Court stops night demonstration of Arise Ghana

After hearing the various submissions in court on Monday (27 June), Justice Comfort Tasiame ruled that the protest should terminate at 4pm

The Accra High Court has prohibited the Arise Ghana Movement from demonstrating deep into the night, ruling on Monday (27 June) that the group should close at 4pm.

The police dragged the pressure group to court after the leadership of the movement failed to comply with suggestions to hit the streets during day time in order to provide adequate security.

“Due to the lack of agreement between the police and the organisers on the time for the demonstration and location for their planned picketing, the police have had no option but to submit the process to the court for a determination,” the director of public affairs, Chief superintendent Grace Ansah-Akrofi said in the statement released on Sunday (26 June).

On Monday, Justice Comfort Tasiame partially granted an application from the Ghana Police Service to restrain Arise Ghana from embarking on the protest at night.

The police said the night protest could jeopardise Ghana’s security in the wake of terrorist attacks in neighbouring Togo.

After hearing their various submissions in court, Justice Tasiame ruled that the protest should terminate at 4pm.

The three-day demonstration is scheduled to start at 8am from the Obra Spot in Accra on Tuesday June 28 2022. It will end at the Black Star Square.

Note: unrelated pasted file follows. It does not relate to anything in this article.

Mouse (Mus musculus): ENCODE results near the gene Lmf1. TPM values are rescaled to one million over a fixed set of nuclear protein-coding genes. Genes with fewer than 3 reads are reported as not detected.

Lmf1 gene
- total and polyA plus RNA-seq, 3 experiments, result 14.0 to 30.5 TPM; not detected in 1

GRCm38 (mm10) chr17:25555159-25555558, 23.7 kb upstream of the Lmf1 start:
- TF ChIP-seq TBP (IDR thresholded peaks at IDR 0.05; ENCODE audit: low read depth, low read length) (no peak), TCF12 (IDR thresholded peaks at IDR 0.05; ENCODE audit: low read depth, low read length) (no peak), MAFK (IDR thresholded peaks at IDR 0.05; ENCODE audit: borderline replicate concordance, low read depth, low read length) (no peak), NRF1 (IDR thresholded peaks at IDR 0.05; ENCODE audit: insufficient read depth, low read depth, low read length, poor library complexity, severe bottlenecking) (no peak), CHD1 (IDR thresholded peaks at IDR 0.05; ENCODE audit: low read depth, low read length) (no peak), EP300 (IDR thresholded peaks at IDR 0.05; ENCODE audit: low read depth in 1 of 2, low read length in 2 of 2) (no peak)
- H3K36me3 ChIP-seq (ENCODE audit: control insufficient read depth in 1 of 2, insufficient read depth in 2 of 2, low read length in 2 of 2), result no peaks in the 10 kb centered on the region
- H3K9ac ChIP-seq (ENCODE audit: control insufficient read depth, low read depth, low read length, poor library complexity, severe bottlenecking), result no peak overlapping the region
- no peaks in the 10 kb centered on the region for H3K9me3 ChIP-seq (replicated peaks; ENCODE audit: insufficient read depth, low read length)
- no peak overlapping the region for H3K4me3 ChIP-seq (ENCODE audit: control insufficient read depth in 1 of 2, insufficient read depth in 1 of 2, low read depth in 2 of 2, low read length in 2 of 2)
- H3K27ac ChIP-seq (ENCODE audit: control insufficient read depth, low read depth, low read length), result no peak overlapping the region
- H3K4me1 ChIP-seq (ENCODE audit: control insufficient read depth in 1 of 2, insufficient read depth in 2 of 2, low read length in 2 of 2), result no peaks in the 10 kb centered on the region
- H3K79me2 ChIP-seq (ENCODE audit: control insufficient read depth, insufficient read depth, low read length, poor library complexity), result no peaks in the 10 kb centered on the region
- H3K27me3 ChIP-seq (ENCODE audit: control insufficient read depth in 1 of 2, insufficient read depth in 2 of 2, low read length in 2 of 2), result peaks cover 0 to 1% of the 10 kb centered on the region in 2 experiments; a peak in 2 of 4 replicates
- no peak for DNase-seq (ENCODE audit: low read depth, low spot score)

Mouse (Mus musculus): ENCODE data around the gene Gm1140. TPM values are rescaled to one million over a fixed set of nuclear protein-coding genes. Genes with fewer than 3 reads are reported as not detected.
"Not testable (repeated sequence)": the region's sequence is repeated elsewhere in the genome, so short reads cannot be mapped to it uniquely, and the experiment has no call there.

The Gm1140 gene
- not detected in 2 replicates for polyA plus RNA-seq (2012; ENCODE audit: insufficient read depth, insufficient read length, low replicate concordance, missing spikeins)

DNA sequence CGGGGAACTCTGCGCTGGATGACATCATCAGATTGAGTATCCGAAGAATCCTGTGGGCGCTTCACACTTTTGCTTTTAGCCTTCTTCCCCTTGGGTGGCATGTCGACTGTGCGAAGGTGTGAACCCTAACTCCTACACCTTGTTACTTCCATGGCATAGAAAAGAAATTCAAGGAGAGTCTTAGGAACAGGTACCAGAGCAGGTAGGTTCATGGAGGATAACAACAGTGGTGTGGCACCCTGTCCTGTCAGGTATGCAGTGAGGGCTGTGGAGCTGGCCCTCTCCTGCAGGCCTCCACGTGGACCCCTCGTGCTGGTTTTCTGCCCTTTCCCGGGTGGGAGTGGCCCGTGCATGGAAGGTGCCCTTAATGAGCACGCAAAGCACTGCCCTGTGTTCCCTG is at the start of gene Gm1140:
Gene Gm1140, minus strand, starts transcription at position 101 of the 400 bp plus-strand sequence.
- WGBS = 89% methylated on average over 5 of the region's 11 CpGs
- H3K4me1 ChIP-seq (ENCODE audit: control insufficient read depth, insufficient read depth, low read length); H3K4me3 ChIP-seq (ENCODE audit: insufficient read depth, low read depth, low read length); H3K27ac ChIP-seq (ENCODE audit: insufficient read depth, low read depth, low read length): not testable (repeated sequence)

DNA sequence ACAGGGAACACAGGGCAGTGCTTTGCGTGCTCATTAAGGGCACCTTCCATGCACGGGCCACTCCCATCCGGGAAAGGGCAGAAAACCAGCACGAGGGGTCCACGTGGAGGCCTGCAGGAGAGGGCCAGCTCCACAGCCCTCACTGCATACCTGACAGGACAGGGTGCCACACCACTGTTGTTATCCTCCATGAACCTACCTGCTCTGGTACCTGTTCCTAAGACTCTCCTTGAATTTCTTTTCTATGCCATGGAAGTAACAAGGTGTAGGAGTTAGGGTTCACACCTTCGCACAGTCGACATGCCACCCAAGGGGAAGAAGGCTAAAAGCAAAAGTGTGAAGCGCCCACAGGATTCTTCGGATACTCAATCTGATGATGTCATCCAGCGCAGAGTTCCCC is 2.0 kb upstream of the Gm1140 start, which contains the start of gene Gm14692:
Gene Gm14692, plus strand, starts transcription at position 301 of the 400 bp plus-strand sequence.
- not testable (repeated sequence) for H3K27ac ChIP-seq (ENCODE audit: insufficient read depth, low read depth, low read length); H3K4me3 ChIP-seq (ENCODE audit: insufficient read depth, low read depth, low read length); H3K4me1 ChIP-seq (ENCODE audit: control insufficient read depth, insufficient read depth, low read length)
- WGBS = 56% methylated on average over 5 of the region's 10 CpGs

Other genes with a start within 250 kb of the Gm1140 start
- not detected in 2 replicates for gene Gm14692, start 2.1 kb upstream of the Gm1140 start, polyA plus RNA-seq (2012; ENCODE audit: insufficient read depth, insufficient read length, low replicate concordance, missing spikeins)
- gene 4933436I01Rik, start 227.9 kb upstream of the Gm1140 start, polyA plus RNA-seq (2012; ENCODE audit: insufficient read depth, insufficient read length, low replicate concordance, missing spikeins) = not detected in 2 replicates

Bernard Mornah, a member of Arise Ghana Movement said the group will comply with the court’s order.

Police acting in bad faith

Meanwhile, ahead of the court sitting, the leading member of the Arise Ghana Movement, Mensah Thompson, served notice that the pressure group will still go ahead with its planned night demonstration, despite concerns raised by the police.

Speaking to Kwaku Nhyira-Addo on The Asaase Breakfast Show on Monday (27 June), Mensah said the move is an attempt to frustrate the organisers.

“We had a meeting with the police and concluded three weeks ago. If the police had a problem with the timing and the processes, what stops them from going to court earlier so that we can battle it efficiently. Why should the  police wait till a day before our demonstration before they go to court.

“We went out to print our flyers, banners to do our promotions, the public engagement, the duration and the time, venue and everything because we had reached a concrete agreement with the police,” Thompson said.

“So for the police to then wait for the last minute to come with this flimsy excuse is a clear demonstration of bad faith, and I say that if the police want to engender confidence, if the police want the public to have trust in them, these are the very things they must avoid,” he added.

Andrew Sepah

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